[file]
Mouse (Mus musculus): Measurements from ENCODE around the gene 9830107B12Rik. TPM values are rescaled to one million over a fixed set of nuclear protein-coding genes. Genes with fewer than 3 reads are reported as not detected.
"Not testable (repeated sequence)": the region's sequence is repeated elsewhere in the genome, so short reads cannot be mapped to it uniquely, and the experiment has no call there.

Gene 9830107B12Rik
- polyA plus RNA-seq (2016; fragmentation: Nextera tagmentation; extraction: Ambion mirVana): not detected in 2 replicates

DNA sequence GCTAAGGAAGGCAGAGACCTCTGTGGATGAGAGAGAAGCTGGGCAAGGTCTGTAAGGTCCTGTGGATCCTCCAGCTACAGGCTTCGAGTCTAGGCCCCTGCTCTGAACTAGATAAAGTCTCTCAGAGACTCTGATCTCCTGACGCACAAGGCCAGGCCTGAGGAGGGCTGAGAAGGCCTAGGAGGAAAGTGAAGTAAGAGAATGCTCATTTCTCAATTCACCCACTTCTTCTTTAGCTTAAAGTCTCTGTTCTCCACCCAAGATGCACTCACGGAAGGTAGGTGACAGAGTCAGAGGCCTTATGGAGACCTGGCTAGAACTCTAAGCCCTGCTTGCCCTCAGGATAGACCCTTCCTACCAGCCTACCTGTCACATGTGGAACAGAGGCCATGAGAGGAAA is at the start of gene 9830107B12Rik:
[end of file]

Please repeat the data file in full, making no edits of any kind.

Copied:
Mouse (Mus musculus): Measurements from ENCODE around the gene 9830107B12Rik. TPM values are rescaled to one million over a fixed set of nuclear protein-coding genes. Genes with fewer than 3 reads are reported as not detected.
"Not testable (repeated sequence)": the region's sequence is repeated elsewhere in the genome, so short reads cannot be mapped to it uniquely, and the experiment has no call there.

Gene 9830107B12Rik
- polyA plus RNA-seq (2016; fragmentation: Nextera tagmentation; extraction: Ambion mirVana): not detected in 2 replicates

DNA sequence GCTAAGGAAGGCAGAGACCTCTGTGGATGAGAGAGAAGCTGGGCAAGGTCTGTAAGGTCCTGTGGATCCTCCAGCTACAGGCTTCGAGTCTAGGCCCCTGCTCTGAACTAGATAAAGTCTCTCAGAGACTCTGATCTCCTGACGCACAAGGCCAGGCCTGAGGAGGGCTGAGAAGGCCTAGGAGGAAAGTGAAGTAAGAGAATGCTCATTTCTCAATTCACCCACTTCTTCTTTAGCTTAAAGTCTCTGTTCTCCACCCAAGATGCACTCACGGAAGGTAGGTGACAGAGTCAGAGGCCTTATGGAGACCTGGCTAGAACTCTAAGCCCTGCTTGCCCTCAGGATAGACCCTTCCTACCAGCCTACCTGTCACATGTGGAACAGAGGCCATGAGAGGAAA is at the start of gene 9830107B12Rik: